Scotland politics

SNP conference: what did we learn?

The SNP's autumn conference came with the party facing questions over their performance in government, the constitution and losses in June's general election. So what did we learn from the party's three-day gathering in Glasgow?


Image copyright EPA
Image caption Nicola Sturgeon's speech in particular contained plenty of policies

John Swinney got the ball rolling by announcing £20,000 bursaries for professionals in key subjects to go into teacher training.

But it was Ms Sturgeon's speech where most of the meat was to be found. Perhaps the most eye-catching pledge was for a publicly-owned, not-for-profit energy company to be set up by the end of the current Scottish Parliament term - so by 2021.

This would be a fine centrepiece to most speeches, but there were other policies too right across the board of devolved competence.

A doubling of investment in nursery education. Council tax exemptions for young care leavers. Permission for a community buyout on the island of Ulva. A low-emission zone in Glasgow by the end of 2018. A warning to councils to use allocated housebuilding funds, or lose them.

This was a continuation of Ms Sturgeon's approach in her programme for government earlier in the year - a conspicuous focus on the "day job" of running Scotland, in a bid to ward off criticism of constitutional obsession.

SNP still dominant

Image copyright PA
Image caption The SNP's membership base remains the envy of almost every other party

Much has been written about the SNP's apparent struggles of late, in the wake of their loss of 21 seats in June's general election and Nicola Sturgeon's subsequent reset of her indyref2 timetable.

And it's true that the surge of momentum that has propelled the party since the 2014 referendum has receded somewhat.

But all things are relative.

The SNP remains the biggest kid in the playground in Scottish politics, by some distance. They have more MSPs, MPs, and councillors than anyone else; recent polls still put them comfortably ahead of their opponents.

The fact that winning "only" 35 of Scotland's 59 seats in June's Westminster election is seen as a terrible setback for the party is a mark chiefly of how high they had risen.

Depute leader Angus Robertson made this point forcefully during his brief appearance, despite the slightly awkward detail of him no longer being one of those elected representatives.

This elephant in the room was a timely reminder that for all its dominance, the party is not guaranteed to win every scrap - but, as the thousands of delegates streaming out of the doors proved, they remain heavy favourites.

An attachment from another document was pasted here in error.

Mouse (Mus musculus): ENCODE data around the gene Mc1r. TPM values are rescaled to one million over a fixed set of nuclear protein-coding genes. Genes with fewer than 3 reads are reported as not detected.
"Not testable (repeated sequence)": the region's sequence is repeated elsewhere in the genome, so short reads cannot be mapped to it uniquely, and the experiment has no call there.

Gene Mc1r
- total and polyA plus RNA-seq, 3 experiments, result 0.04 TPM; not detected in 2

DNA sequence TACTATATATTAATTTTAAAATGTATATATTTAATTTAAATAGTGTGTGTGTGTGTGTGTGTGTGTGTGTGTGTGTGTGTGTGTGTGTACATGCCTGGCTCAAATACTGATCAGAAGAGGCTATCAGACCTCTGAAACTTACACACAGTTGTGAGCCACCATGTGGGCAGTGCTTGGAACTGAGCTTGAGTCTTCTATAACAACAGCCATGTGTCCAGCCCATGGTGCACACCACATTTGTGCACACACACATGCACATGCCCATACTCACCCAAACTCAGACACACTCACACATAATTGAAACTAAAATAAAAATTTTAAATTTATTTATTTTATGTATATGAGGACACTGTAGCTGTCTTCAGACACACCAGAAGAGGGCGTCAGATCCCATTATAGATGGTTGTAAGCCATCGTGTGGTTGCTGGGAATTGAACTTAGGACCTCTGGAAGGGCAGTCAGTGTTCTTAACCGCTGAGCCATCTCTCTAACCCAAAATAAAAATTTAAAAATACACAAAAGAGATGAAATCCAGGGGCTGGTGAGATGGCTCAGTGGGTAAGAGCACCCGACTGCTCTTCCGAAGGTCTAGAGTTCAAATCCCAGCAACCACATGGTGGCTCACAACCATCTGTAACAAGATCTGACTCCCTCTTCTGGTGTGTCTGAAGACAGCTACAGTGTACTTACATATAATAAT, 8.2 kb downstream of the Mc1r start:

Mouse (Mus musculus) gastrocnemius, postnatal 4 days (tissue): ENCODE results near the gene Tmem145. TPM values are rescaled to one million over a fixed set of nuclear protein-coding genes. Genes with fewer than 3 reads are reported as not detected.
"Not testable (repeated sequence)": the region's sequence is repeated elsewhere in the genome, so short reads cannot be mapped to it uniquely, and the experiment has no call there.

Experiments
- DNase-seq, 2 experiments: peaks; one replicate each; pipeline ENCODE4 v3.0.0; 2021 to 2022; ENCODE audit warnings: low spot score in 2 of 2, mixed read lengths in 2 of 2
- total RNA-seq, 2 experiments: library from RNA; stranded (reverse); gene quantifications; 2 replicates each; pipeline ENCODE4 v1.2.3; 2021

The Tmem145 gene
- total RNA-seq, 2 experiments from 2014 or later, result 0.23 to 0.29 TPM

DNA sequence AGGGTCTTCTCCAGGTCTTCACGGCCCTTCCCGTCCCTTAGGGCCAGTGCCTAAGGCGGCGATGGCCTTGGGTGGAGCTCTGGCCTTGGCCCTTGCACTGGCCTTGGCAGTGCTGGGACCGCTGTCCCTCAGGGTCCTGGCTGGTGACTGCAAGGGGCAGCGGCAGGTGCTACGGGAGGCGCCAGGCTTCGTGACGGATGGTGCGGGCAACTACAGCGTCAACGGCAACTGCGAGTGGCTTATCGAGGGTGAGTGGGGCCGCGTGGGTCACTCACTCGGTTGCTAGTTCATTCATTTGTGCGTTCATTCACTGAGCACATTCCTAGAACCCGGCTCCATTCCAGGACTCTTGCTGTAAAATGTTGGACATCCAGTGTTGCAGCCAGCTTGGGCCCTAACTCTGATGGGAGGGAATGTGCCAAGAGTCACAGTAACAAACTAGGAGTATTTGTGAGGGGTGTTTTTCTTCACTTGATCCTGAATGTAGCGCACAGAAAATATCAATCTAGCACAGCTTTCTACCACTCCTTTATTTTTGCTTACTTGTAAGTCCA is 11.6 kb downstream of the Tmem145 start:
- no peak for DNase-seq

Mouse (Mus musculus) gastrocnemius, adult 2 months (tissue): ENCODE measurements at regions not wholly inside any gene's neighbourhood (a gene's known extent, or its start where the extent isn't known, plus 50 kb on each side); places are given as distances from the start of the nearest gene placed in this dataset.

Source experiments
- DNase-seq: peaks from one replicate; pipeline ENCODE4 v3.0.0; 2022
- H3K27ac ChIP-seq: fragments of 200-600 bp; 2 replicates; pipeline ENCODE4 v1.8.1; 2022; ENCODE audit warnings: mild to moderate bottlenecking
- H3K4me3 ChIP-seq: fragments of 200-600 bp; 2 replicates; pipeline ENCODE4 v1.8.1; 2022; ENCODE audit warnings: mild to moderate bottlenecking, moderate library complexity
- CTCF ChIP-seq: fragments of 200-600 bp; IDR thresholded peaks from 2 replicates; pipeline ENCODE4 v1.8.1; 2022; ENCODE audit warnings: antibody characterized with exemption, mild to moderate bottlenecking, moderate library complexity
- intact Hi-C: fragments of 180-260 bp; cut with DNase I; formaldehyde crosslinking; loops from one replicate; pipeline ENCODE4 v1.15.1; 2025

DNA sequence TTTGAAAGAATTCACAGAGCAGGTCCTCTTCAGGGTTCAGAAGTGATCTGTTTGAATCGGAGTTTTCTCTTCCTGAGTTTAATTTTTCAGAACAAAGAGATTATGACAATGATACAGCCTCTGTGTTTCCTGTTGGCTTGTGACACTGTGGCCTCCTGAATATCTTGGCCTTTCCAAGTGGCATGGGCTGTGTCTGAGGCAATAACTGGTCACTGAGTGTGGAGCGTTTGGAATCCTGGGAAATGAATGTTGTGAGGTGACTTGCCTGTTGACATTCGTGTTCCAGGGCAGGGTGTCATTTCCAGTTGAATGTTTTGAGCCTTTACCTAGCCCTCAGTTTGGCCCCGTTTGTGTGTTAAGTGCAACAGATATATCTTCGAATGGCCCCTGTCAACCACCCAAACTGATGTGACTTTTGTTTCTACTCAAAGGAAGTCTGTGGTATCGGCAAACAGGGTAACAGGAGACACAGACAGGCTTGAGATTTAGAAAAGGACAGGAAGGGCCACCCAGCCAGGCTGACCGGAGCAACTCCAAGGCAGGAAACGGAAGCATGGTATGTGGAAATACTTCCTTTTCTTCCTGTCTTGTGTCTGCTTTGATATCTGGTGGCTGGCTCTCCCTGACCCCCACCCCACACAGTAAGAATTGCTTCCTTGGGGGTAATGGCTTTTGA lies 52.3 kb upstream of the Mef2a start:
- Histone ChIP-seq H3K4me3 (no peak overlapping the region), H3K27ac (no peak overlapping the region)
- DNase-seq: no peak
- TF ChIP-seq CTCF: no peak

Sturgeon supreme

Image copyright PA
Image caption Nicola Sturgeon won the usual rapturous welcome from the SNP conference

At conference, and in many other places, the surname is now superfluous. Scotland's first minister is just "Nicola".

As mentioned above, some questions have been posed about Ms Sturgeon's leadership after a difficult year. The opinion polls trumpeted by the party throughout as showing their continued dominance also showed that Ms Sturgeon has divided opinion neatly in half, with Jeremy Corbyn and Ruth Davidson both recording more positive scores.

Here's the "but" again, though. Once again, Ms Sturgeon's speech was the SNP conference. It was the moment every delegate was waiting for, and the policy-rich statement contained all but a handful of the news lines from the whole event.

At conference she is utterly comfortable. She held the packed-out auditorium in the palm of her hand. Even when delegates willed her to go further - such as over independence - they did so while standing and applauding.

At the infamous SNP Youth karaoke event, a spontaneous chant of "oh, Nicola Sturgeon" even sprang up a capella.

During the introduction, depute leader Angus Robertson asked how many people in the hall had joined the SNP since the 2014 referendum; a forest of hands shot up. This is Nicola Sturgeon's SNP.

That said, away from the main stage, there might have been a subtle effort to make the party less of a one-woman show. While in previous years much of the party merchandise has been emblazoned with "I'm with Nicola" or "Nicola Says Yes" - in March in Aberdeen there were even some knitted Nicola dolls - her name and image was notably absent from the latest range of SNP T-shirts, tote bags and phone cases.

The first minister's image was also absent from the front of the conference guide, for once. The idea seemed to be to focus attention on the party's achievements over 10 years in government, not just on the popularity of its leader.

Fringe dissent

Image caption Mike Russell was a regular fixture at the endless fringe events about Brexit

At any party conference, unless the stage set literally falls apart, the most interesting action is usually found unfolding at fringe meetings.

They are glorious places for discovering new things that people are surprisingly passionate about. I discovered a whole new world of hurt feelings about pine weevils and non-native trees at a Woodland Trust fringe.